Bacteria typically live out their teeny-tiny lives in the microscopic realm, but now scientists have found a gargantuan one the size and shape of a human eyelash.
The new find is "by far the largest bacteria known to date," says Jean-Marie Volland of Lawrence Berkeley National Laboratory and the Laboratory for Research in Complex Systems. "These bacteria are about 5,000 times larger than most bacteria."
"To put things into perspective," he added, "it is the equivalent for us humans to encounter another human who would be as tall as Mount Everest."
The roughly 1 centimeter behemoth somehow attaches itself to sunken leaves in Caribbean mangrove swamps, according to a report in the journal Science.
The scientist who initially collected the thin white filaments had no idea that he'd discovered a new kind of bacteria visible to the naked eye.
But a lab examination showed that they didn't have key features of plant or animal cells, and a genetic analysis soon revealed their true nature. They're related to other bacteria that also make a living off of sulfur and grow large — but not this large.
Now called Thiomargarita magnifica, these bacteria haven't yet been grown in the lab, so much about their lifestyle remains mysterious — including what advantage they get in their underwater environment by growing to such a stupendous size.
In addition to challenging old ideas about the maximum possible size, each of these bacteria organizes its innards in an unusually advanced way.
Instead of allowing genetic material to float around freely, like other bacteria do, these beings wrap it up and contain it within a kind of package. This is similar to what's done in more complex kinds of cells, like those that make up plants and animals.
Volland cautions that this doesn't mean these bacteria are some kind of "missing link" between simple forms of life and more complex ones, saying it's just a "fascinating example of a bacterium that has evolved a higher level of complexity."
Still, finding this inside bacteria, along with their amazing size, makes this "a truly magnificent find," according to Thijs Ettema, a microbiologist at Wageningen University & Research who was not part of this research team.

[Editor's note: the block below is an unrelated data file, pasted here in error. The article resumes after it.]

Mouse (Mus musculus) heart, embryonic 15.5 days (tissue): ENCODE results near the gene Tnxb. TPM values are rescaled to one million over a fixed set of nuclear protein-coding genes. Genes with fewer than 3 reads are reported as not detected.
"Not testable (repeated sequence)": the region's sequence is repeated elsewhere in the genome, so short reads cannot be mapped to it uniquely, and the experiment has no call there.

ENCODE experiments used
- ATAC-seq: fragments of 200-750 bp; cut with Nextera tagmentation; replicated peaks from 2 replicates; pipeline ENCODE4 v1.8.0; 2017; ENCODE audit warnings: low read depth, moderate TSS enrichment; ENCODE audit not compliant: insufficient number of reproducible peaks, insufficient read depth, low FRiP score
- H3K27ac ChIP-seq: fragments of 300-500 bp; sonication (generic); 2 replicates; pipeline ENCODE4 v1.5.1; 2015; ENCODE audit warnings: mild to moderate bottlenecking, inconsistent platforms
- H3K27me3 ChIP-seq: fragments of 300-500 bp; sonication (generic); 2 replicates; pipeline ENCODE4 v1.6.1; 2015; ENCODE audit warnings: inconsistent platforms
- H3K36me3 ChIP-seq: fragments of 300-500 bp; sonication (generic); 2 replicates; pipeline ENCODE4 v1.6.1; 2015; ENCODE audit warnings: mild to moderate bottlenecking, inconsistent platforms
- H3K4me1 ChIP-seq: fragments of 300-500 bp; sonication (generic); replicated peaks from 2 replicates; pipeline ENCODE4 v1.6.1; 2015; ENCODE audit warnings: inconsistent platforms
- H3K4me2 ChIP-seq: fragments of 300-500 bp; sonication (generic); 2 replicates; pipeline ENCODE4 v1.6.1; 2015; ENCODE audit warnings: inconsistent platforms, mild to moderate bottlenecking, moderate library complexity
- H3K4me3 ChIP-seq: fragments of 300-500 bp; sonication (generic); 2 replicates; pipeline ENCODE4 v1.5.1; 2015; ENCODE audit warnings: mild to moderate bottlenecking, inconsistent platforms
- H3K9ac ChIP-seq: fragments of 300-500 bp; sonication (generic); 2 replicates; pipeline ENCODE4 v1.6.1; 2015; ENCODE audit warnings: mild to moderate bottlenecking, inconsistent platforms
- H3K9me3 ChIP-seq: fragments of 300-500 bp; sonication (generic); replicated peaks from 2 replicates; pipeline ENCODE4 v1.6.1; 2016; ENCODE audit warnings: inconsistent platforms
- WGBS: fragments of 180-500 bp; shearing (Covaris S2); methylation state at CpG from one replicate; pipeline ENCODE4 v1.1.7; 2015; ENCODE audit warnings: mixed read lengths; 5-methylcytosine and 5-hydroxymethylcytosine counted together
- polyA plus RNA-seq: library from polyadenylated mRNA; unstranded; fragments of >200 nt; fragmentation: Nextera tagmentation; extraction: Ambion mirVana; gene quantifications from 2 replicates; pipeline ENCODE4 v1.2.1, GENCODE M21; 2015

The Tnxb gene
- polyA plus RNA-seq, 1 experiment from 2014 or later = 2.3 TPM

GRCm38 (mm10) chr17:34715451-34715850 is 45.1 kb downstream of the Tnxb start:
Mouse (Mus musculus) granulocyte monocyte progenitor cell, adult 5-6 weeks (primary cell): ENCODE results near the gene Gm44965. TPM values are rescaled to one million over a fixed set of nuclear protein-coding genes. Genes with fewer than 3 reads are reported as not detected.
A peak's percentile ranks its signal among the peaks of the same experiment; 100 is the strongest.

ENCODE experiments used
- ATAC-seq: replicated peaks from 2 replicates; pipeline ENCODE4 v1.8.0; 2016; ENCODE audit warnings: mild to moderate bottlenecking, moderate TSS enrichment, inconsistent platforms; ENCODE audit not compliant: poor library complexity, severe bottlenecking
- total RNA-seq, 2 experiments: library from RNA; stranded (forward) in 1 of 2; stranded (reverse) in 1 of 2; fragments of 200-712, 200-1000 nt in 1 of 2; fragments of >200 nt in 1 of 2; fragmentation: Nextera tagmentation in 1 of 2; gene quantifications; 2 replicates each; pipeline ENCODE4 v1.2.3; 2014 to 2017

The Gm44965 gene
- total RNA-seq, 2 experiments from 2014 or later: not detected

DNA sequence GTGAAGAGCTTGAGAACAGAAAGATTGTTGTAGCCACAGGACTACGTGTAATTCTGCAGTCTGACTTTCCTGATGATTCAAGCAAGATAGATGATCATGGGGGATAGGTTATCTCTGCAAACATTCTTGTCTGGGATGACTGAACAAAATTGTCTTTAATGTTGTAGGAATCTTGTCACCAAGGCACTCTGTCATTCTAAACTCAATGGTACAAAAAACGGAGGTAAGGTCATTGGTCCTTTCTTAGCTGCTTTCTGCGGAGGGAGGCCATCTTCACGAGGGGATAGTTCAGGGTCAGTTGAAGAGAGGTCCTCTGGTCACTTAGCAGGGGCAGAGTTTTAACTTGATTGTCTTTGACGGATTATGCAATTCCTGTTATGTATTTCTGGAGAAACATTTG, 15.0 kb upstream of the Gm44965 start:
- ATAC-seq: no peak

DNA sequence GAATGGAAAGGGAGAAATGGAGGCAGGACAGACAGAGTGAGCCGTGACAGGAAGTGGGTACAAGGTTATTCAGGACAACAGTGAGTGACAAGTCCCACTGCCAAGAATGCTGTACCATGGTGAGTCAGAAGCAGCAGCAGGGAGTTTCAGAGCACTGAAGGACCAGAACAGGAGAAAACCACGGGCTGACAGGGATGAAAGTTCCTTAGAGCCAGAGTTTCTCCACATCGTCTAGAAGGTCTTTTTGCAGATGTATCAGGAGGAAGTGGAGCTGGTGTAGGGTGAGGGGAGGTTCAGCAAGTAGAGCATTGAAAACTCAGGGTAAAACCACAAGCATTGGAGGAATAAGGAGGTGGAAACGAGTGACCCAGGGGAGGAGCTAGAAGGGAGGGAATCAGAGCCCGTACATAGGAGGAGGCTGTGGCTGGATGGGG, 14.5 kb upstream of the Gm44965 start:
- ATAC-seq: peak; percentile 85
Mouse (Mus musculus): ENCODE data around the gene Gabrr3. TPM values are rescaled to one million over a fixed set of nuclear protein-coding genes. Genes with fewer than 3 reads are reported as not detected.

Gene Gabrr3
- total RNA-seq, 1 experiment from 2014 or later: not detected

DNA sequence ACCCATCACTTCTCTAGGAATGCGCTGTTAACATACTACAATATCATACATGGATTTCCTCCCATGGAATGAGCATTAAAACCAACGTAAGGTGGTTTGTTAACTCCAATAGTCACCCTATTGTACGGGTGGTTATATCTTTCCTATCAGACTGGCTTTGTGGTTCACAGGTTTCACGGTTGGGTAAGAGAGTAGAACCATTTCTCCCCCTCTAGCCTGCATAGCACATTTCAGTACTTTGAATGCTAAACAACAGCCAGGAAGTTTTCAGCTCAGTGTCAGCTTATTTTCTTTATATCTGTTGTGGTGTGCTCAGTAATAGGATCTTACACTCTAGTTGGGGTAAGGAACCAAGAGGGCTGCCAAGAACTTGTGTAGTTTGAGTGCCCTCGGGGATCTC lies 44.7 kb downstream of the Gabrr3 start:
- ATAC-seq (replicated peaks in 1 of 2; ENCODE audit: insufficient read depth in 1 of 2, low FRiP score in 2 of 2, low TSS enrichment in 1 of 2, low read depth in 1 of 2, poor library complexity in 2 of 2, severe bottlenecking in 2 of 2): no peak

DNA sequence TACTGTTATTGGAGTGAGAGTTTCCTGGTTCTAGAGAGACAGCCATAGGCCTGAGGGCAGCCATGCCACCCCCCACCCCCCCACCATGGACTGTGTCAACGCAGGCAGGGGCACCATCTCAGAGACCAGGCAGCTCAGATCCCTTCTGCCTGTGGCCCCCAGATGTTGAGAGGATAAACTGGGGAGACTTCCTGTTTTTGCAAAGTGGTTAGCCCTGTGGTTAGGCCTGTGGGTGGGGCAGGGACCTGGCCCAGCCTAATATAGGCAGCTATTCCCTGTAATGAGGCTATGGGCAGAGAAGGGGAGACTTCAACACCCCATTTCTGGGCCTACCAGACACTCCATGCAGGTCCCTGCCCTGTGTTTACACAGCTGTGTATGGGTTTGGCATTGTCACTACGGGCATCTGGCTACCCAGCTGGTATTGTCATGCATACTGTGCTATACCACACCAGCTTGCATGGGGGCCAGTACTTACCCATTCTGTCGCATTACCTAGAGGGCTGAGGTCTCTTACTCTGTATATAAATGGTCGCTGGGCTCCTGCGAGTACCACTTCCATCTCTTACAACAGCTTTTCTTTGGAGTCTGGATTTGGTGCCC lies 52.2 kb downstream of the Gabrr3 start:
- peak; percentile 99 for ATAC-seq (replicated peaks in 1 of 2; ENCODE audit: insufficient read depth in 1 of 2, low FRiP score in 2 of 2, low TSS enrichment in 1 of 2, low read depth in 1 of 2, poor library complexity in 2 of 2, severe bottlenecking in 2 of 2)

"The researchers have identified a real 'microbial monster,'" Ettema said in an email. "Their work underlines that the microbial world continues to amaze us!"
These bacteria can't even rightly be called microbes, because microbes are by definition microscopic, points out Petra Anne Levin of Washington University in St Louis, who wrote a commentary accompanying the new report.
What's more, while most bacteria reproduce by dividing into two identical cells, these long, filament-like creatures seem to reproduce by budding off one small piece at the tip that can then float away and go on to create a whole new being.
And even though these organisms are so big that hundreds of thousands of smaller bacteria could fit on their outside surfaces, researchers found that these surfaces look pristine, suggesting that these bacteria might secrete some kind of antibiotic to ward off smaller relatives.
Finding this bacterium "has really opened our eyes to the unexplored microbial diversity that exists," says Shailesh Date of the University of California, San Francisco, and the Laboratory for Research in Complex Systems. "Really we are just scratching the surface, and who knows what interesting things we have yet to discover."